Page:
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The Music Network

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This month Paul Gilby answers the fundamental question - what kind of modem do you need to access The Music Network?

The term 'modem' comes from Modulator DEModulator. Rather than going into the technical side of how a modem actually works, this article will focus on the more fundamental aspects of which modem to buy and what the differences are - a sort of buyer's guide if you like.


All modems work in a similar way and generally offer similar features. As with many electrical gadgets, the rule of thumb is the more you pay, the more features you get. At a basic level all modems, regardless of manufacturer, will send and receive data via the telephone lines at a variety of speeds and protocols. Don't let the jargon put you off, 'protocol' is just a descriptive term for the digital format in which the data is communicated. What concerns us most is speed, because the data protocol is a function of the software you use to drive the modem.

Speed is of the essence in the world of telecommunications because speed is money! Historically, modems became popular because of the advent of bulletin boards, which were generally single- or sometimes multi-user computer systems where you dialed up the computer via a modem and read messages or download programs. These systems usually ran at 300 baud (baud means 'bits per second', so 300 baud equals 300 bits of data per second) - rather a slow speed. As technology developed modems increased in transmission/reception speed to 1200 baud (and higher), prices fell, and things became more commercially attractive.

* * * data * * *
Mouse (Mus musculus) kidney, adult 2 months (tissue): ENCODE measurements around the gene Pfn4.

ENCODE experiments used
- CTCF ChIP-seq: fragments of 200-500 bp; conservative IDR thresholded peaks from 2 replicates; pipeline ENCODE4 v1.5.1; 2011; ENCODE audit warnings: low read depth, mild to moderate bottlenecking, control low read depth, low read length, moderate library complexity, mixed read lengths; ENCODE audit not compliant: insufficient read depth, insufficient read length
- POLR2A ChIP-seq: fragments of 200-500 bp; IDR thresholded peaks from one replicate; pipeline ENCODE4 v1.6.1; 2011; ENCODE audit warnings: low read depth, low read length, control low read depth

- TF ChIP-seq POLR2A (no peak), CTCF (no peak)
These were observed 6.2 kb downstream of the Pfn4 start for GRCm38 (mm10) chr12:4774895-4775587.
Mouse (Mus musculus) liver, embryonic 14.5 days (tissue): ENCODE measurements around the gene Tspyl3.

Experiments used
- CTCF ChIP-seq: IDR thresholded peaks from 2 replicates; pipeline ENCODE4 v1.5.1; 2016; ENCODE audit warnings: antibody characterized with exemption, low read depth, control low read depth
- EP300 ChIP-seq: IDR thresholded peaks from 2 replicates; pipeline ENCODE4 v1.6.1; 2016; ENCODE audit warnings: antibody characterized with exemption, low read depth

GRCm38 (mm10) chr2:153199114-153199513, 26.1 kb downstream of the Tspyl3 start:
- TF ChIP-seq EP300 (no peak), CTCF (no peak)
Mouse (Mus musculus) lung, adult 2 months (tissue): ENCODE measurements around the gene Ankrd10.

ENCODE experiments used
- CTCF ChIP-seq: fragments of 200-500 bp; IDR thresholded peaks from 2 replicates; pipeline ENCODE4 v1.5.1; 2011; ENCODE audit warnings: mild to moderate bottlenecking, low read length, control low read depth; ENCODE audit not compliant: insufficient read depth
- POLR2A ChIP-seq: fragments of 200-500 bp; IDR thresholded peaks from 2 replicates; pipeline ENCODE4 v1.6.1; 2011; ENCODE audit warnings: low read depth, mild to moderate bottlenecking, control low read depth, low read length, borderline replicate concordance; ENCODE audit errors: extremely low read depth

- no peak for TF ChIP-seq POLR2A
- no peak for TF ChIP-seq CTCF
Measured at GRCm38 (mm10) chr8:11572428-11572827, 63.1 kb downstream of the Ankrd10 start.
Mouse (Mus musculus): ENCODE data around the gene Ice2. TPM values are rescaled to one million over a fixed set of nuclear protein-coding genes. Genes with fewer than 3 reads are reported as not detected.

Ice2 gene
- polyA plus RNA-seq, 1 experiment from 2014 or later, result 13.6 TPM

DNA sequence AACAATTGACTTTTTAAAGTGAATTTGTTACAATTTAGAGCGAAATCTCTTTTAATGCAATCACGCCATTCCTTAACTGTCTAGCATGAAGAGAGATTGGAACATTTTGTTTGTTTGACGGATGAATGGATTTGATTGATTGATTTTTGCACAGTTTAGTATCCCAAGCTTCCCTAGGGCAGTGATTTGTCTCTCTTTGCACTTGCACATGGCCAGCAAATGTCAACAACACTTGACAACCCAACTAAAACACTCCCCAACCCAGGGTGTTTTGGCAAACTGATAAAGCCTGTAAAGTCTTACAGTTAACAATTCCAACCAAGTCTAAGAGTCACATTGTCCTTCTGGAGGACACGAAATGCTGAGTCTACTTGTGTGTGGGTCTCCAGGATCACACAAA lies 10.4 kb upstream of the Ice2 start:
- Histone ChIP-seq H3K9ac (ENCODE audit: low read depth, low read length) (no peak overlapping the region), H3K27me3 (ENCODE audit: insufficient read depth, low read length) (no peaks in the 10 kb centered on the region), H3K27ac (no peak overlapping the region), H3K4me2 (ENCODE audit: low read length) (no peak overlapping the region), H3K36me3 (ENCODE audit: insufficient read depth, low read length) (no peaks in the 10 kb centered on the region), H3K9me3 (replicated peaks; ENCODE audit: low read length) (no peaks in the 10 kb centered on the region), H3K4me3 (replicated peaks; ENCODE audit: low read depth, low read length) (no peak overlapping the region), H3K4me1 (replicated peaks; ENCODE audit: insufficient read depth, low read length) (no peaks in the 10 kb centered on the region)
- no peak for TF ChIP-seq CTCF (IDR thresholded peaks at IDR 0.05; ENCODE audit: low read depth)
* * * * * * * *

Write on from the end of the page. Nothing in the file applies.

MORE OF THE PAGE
In Britain, the launch of Prestel saw the rapid spread of the ViewData modem, which operated at a special speed of 1200/75. This meant that you could receive data at 1200 baud, which was good and fast, but you could only transmit data at the tediously slow speed of 75 baud. As most users received data from Prestel rather than transmitted their own to the system, this was acceptable. However, when it comes to actually sending text messages, 75 baud is just uneconomical from both a cost and time point of view. The 1200 baud modems - often referred to as 1200/1200 to make it clear that they're equally fast in both directions - are realistically today's minimum acceptable standard if you are sending a lot of data yourself or participating in on-line conferences. You can use 300/300 modems, which offer a compromise between the slow and the fast. In fact, most 1200/75 and 1200/1200 modems will also operate at speeds of 300 baud.